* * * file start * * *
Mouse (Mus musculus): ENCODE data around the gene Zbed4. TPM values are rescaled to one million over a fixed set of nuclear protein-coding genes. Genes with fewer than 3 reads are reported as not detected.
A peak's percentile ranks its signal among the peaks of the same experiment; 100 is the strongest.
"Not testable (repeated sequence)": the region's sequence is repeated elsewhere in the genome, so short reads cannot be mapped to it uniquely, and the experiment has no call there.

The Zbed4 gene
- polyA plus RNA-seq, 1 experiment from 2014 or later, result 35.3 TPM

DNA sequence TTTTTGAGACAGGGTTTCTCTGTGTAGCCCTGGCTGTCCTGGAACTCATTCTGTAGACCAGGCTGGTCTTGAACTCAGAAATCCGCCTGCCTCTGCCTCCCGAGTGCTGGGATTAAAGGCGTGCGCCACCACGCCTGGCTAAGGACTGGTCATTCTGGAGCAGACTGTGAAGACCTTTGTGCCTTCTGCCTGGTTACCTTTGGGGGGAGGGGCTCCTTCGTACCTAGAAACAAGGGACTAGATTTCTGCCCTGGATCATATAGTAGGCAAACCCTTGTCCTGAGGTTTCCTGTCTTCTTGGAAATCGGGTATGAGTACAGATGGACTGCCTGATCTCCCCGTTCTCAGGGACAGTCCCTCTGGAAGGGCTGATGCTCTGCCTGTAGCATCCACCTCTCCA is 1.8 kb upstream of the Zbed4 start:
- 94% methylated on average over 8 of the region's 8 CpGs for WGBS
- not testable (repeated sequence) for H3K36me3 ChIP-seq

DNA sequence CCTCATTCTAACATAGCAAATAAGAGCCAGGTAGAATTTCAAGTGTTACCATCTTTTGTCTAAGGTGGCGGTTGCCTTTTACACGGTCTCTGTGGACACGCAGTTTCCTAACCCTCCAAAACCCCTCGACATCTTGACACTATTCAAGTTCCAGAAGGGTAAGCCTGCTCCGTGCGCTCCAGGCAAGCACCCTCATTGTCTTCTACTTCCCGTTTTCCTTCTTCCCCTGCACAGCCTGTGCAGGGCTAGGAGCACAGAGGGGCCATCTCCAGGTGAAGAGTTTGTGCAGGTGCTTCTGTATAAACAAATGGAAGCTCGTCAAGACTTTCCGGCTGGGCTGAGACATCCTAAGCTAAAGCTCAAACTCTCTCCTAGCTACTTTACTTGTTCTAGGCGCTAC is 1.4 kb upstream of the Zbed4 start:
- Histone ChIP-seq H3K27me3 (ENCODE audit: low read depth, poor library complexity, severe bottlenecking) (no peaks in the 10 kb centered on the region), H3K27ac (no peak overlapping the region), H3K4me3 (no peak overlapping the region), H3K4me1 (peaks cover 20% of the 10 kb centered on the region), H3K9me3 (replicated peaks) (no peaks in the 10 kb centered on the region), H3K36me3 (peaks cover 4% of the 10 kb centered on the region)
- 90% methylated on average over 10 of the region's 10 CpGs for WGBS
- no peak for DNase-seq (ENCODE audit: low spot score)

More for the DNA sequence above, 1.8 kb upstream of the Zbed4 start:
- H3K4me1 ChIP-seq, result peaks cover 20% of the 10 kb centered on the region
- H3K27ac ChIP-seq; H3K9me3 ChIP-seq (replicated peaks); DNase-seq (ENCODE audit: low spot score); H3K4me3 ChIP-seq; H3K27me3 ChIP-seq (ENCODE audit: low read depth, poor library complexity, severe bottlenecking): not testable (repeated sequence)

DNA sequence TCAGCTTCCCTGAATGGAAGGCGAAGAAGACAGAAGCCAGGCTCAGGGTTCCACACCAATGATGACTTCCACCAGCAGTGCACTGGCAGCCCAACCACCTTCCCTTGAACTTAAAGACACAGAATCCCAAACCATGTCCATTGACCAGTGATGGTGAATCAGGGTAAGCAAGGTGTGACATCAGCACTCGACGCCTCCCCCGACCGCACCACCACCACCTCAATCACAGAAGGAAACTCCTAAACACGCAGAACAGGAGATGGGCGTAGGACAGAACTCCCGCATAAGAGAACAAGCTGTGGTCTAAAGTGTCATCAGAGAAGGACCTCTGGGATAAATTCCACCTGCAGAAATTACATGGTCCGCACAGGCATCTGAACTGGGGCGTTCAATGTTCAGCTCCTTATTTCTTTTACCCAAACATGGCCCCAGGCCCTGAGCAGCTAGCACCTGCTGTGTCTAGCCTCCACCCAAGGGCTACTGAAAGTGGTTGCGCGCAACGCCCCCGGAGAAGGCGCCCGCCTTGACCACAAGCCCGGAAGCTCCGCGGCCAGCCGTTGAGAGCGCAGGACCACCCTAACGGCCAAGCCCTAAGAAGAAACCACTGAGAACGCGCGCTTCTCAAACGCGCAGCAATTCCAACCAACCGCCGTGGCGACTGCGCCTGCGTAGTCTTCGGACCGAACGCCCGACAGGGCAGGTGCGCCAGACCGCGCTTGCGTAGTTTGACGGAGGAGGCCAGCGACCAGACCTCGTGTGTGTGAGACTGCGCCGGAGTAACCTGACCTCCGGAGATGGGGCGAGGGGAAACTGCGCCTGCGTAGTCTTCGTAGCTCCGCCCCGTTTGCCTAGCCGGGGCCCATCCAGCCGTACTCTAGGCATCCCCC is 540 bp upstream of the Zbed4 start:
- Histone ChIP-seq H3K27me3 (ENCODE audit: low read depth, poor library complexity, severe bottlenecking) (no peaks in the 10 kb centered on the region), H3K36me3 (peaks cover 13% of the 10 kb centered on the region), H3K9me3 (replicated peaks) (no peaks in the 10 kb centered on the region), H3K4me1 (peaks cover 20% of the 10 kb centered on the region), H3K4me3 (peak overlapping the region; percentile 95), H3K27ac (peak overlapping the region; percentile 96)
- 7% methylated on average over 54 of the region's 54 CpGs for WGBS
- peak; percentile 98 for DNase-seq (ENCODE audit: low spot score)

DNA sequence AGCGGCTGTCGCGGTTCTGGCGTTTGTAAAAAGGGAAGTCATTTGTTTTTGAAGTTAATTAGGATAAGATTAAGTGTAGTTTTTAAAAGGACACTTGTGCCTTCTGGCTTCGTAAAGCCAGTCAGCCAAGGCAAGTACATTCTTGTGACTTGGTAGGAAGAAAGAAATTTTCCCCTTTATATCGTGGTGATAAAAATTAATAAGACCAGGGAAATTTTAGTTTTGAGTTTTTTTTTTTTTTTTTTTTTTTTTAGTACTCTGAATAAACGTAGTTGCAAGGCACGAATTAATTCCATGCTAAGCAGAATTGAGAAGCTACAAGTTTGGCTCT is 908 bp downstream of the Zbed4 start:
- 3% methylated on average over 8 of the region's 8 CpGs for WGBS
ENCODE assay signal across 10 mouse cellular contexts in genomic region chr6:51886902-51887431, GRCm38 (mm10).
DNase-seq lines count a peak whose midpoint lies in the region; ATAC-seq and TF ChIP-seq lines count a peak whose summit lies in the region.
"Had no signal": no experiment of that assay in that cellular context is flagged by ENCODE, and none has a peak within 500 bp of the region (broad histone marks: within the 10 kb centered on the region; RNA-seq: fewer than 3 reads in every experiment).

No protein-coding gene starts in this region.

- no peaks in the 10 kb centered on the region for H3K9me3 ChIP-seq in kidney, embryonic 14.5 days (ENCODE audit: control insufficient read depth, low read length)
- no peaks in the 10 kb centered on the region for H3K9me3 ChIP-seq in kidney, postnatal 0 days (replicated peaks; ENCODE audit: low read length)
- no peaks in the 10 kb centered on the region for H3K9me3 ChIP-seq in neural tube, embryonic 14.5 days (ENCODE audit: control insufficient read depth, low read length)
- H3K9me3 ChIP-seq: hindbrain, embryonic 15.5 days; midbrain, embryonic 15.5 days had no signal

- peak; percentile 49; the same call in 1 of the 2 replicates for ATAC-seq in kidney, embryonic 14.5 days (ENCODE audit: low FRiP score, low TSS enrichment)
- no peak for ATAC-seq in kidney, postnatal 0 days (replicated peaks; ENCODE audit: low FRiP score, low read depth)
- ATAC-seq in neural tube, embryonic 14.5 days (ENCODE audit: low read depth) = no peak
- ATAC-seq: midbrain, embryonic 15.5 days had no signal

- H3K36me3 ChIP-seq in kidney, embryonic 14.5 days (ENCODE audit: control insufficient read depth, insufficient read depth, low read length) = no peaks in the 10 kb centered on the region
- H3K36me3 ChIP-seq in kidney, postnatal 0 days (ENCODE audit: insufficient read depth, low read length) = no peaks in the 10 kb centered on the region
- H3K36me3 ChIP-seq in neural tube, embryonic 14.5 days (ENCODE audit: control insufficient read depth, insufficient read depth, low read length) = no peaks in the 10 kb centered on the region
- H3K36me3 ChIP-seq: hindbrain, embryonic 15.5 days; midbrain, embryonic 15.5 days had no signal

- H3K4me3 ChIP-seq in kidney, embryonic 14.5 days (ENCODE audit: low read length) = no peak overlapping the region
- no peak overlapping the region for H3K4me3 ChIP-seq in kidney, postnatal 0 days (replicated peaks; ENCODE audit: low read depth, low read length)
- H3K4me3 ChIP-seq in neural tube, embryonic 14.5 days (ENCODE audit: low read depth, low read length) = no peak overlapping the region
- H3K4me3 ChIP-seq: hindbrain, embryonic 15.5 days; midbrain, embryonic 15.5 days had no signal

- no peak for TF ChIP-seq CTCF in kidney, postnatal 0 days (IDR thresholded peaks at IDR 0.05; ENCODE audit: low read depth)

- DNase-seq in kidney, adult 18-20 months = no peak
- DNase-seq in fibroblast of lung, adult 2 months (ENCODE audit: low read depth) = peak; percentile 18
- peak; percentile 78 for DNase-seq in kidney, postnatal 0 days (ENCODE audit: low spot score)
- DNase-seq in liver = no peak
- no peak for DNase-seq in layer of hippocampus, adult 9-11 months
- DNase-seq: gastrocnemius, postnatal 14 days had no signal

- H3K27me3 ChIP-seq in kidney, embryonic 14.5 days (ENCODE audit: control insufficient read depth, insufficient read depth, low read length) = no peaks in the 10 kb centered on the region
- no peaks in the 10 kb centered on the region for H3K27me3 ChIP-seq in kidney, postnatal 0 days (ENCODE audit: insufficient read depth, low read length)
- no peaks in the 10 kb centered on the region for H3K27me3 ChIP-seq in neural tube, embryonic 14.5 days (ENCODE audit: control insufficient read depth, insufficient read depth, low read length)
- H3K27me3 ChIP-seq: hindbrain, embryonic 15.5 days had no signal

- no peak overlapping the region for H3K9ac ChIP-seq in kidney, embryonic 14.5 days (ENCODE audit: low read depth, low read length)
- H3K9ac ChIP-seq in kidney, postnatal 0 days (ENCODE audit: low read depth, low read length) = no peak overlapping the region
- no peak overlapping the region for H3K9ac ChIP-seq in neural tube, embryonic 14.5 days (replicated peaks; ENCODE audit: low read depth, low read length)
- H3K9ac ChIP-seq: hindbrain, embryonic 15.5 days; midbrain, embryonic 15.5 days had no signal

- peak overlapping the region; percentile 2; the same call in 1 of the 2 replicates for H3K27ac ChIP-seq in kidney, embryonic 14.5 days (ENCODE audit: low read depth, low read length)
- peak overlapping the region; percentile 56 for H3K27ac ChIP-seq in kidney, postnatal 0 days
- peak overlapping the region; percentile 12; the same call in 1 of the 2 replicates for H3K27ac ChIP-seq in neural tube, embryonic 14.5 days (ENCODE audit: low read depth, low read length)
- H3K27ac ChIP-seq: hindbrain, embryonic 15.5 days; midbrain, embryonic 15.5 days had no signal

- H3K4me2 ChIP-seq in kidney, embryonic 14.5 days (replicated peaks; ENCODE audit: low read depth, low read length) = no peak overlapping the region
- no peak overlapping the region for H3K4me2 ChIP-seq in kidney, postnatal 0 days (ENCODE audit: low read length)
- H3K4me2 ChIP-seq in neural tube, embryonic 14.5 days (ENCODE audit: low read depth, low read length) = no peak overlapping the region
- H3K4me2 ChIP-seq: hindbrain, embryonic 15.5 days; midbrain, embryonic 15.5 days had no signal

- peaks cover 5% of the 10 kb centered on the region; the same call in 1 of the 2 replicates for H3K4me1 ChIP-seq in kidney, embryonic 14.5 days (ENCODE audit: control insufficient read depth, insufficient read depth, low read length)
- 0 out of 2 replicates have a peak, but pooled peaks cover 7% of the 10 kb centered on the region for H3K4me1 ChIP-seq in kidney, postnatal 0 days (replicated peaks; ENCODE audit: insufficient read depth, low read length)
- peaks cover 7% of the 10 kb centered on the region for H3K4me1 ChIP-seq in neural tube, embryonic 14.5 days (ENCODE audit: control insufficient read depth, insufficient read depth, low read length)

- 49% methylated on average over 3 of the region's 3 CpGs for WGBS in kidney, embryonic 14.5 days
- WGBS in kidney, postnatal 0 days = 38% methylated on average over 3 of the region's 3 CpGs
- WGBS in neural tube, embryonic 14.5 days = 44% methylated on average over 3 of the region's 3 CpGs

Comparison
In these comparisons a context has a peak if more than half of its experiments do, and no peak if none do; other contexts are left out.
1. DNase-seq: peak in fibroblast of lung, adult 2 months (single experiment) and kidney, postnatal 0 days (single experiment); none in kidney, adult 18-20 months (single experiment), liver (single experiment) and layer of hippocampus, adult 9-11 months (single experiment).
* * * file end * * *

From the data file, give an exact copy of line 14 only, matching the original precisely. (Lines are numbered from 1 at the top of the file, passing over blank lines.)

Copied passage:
- H3K4me1 ChIP-seq, result peaks cover 20% of the 10 kb centered on the region